Liability insurance increase for carriers could see delay, may never come, ATA says

| November 05, 2014

crash (2) (800x532)Owner-operator concerns over regulators’ seemingly quick work to produce a rule to raise the minimum amount of liability insurance trucking companies must have could be much ado about nothing, says the American Trucking Associations’ chief of advocacy, Dave Osiecki.

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The “rule proposal” — the proceedings of which have been reported on by Overdrive since April — that cleared the White House this week isn’t even a rule, Osiecki says, but is a “pre-rule.”

It will be published as an Advanced Notice of Proposed Rulemaking, as reported previously, and will solely be a set of questions for trucking companies and other industry stakeholders. The ANPRM is part of the Federal Motor Carrier Safety Administration’s data gathering process for the potential rulemaking, Osiecki says.

The ANPRM likely will be published in the coming weeks, but it will not have a number nor any language that will change federal regulations, he says.

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“[ATA] talked to the head of the regulatory office over at FMCSA several weeks ago and we clarified that” the ANPRM will not have a number, Osiecki said in an exclusive interview with Overdrive. “It’s really just intended to gather information.”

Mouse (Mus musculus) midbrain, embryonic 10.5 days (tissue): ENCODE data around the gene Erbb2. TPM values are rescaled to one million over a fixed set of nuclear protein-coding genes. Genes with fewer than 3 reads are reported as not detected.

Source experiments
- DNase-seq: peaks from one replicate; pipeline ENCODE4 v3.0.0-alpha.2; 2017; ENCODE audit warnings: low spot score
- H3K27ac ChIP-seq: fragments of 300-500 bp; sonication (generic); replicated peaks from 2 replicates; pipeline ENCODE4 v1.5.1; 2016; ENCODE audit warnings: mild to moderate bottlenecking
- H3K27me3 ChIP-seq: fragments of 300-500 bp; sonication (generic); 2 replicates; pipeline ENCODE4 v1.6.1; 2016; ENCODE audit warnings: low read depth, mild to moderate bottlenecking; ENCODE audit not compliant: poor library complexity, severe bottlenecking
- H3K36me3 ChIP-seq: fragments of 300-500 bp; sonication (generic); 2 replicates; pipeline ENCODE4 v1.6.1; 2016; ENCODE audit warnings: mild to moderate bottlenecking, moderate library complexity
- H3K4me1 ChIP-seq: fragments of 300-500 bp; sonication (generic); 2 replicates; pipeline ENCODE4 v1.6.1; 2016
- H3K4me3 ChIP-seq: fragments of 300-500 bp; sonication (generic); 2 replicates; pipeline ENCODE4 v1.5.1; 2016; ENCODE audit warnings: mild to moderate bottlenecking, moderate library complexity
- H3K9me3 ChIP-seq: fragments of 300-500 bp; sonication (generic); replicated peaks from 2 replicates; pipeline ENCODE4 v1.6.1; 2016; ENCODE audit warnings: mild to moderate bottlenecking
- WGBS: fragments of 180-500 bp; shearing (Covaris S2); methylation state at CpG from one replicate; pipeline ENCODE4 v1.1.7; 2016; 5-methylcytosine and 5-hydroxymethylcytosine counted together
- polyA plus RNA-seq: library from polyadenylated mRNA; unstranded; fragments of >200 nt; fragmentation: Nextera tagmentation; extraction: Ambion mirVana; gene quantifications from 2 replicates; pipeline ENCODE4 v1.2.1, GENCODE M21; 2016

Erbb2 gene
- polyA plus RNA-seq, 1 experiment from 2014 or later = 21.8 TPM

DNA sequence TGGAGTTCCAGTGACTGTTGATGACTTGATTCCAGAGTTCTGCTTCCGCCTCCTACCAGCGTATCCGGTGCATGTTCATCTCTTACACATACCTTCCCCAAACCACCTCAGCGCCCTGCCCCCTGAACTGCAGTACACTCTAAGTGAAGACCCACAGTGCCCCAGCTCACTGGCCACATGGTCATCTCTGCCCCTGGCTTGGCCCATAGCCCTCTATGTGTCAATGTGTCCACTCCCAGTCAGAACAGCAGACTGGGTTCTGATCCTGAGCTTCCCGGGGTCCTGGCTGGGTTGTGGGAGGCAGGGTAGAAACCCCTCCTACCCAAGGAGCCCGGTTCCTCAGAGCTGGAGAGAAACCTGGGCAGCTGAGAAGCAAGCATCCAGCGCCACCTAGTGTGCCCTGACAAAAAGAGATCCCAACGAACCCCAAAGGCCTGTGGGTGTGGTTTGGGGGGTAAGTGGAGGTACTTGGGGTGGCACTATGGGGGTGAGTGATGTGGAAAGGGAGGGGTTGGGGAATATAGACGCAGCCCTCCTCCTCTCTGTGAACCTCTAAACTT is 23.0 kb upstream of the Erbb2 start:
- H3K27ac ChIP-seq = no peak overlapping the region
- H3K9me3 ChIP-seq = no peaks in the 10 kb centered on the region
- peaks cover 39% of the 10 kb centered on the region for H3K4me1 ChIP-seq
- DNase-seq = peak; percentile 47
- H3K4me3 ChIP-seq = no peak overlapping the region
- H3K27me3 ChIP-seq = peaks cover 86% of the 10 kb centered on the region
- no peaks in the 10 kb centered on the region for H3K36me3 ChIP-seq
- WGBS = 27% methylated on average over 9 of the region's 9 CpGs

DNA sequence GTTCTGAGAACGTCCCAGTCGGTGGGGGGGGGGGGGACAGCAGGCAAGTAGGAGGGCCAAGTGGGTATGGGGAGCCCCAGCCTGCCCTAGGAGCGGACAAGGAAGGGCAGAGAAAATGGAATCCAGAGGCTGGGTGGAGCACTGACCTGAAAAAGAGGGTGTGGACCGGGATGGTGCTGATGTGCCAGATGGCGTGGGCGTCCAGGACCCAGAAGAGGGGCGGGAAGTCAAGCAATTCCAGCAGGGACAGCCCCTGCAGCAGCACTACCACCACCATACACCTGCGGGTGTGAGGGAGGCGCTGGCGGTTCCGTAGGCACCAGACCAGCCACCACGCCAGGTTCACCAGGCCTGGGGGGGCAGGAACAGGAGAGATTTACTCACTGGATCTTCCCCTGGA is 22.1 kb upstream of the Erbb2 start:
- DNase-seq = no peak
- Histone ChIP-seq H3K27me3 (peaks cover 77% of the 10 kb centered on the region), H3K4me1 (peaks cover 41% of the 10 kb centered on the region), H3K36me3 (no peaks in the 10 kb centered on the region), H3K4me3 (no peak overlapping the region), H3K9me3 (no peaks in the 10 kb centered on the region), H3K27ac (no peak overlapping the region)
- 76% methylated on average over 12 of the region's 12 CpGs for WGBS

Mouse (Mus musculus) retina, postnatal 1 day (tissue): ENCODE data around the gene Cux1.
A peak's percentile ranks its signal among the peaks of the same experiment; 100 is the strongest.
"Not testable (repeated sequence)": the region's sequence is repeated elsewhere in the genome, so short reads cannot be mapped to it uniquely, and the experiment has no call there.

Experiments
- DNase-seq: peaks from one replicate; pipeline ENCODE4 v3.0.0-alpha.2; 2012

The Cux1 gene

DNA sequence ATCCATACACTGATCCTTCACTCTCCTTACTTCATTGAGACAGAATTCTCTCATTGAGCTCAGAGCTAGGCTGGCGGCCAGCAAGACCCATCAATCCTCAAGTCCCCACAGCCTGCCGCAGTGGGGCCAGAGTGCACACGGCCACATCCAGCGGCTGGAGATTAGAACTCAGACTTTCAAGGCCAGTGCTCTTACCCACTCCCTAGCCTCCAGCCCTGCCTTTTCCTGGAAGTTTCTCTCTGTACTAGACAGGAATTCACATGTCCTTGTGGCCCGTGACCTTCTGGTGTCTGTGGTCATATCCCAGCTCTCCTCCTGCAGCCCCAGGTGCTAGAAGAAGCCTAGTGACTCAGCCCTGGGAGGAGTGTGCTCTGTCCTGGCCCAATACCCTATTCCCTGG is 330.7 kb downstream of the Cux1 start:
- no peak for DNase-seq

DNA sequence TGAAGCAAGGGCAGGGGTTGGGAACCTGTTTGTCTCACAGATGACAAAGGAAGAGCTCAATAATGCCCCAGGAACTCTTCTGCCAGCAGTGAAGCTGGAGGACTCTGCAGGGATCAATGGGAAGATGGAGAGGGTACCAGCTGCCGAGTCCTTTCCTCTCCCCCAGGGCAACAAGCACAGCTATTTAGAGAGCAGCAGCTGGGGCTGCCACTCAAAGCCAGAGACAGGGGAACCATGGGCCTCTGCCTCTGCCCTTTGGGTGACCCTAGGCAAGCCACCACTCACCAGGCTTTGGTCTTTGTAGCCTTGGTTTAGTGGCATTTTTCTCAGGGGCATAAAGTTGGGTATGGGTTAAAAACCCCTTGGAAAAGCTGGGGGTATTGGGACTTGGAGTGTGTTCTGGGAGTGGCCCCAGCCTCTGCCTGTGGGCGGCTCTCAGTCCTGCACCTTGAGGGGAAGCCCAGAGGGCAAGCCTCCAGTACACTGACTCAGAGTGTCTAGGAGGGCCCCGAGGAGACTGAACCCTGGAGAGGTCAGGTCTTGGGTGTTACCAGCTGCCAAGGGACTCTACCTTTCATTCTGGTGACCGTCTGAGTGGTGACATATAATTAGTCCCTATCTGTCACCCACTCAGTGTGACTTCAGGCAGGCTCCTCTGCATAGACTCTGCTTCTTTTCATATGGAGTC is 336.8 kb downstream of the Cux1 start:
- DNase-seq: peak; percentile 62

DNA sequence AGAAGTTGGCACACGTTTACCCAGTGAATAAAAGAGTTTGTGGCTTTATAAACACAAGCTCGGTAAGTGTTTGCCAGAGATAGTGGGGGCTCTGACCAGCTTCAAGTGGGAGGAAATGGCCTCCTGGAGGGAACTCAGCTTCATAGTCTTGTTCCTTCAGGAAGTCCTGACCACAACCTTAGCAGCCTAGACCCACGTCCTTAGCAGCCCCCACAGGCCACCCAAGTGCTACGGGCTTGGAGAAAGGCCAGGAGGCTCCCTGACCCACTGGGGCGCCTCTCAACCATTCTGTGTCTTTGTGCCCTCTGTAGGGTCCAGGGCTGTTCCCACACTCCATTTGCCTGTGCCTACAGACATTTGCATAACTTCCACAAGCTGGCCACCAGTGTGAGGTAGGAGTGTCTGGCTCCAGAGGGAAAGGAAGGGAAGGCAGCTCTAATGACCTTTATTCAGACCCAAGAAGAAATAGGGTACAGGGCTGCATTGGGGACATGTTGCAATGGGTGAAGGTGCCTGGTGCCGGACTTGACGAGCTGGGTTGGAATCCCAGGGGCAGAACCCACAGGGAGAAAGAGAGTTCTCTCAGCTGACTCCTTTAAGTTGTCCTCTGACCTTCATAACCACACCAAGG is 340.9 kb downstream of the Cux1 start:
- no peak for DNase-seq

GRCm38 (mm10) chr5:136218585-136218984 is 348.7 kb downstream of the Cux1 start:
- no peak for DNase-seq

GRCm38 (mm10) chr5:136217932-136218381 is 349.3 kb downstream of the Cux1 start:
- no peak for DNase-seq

FMCSA released a report in April concluding that an increase to the current $750,000 was necessary, saying that the number would be closer to $2 million if it were indexed to inflation.

The agency seemed to be making quick work of a rule to raise it, by expediting the ANPRM. Anxiety over a quick rule change, however, should be tamped down, Osiecki says.

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In fact, a proposed change — or a rule to raise the minimum requirement — may never come, factoring in typical regulatory slowdowns before presidential elections and depending on the information FMCSA collects with the ANPRM.

“I strongly suspect that this is a rule that will get delayed and perhaps never even see the light of day,” Osiecki says. Generally about a year before presidential elections, the White House slows down regulatory changes, Osiecki says, no matter which party is in control.

That anticipated slowdown is about a year out. The insurance increase rule could fall prey to that slowdown, Osiecki says, delaying it further. “We don’t know that. We will have to wait and see,” Osiecki says. “But we’re a long way from a proposed change.”

Osiecki says ATA’s analysis, along with even FMCSA’s April-issued report, show that just one-tenth of one percent of all crashes involving trucks exceed the current minimum. Until data reflects a need for a change, ATA supports maintaining the current limit, Osiecki says.

The Owner-Operator Independent Drivers Association likewise does not support an increase.

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